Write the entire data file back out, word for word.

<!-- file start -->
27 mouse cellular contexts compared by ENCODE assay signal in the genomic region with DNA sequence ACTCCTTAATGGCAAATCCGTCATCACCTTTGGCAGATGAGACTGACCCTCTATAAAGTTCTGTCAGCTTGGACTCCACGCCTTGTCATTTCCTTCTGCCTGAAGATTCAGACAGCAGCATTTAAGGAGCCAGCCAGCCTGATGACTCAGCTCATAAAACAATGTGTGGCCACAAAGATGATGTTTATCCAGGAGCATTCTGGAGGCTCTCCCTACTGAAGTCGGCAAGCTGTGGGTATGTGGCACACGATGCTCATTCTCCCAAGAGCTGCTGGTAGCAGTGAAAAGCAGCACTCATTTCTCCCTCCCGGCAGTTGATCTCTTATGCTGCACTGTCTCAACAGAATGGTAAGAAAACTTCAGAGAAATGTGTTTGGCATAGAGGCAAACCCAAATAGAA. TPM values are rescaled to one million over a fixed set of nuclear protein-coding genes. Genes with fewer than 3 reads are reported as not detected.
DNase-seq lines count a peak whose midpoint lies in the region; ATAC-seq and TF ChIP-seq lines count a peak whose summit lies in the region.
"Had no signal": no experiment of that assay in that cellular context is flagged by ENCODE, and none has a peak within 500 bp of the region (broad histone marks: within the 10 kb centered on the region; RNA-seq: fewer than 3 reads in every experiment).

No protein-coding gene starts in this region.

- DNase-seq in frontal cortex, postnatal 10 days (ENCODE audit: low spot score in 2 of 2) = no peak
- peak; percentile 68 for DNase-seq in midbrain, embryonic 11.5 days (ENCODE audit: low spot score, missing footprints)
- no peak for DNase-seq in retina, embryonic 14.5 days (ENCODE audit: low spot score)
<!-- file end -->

27 mouse cellular contexts compared by ENCODE assay signal in the genomic region with DNA sequence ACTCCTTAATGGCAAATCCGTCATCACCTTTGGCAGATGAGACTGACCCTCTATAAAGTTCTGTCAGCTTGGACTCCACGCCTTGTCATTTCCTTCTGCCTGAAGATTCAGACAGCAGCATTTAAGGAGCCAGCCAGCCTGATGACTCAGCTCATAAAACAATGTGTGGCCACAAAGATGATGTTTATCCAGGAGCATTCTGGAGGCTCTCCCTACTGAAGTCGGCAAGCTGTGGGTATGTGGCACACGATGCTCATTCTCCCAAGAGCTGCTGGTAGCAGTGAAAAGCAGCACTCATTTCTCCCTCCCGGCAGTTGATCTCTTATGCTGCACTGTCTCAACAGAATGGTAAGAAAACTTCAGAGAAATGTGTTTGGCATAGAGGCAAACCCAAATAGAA. TPM values are rescaled to one million over a fixed set of nuclear protein-coding genes. Genes with fewer than 3 reads are reported as not detected.
DNase-seq lines count a peak whose midpoint lies in the region; ATAC-seq and TF ChIP-seq lines count a peak whose summit lies in the region.
"Had no signal": no experiment of that assay in that cellular context is flagged by ENCODE, and none has a peak within 500 bp of the region (broad histone marks: within the 10 kb centered on the region; RNA-seq: fewer than 3 reads in every experiment).

No protein-coding gene starts in this region.

- DNase-seq in frontal cortex, postnatal 10 days (ENCODE audit: low spot score in 2 of 2) = no peak
- peak; percentile 68 for DNase-seq in midbrain, embryonic 11.5 days (ENCODE audit: low spot score, missing footprints)
- no peak for DNase-seq in retina, embryonic 14.5 days (ENCODE audit: low spot score)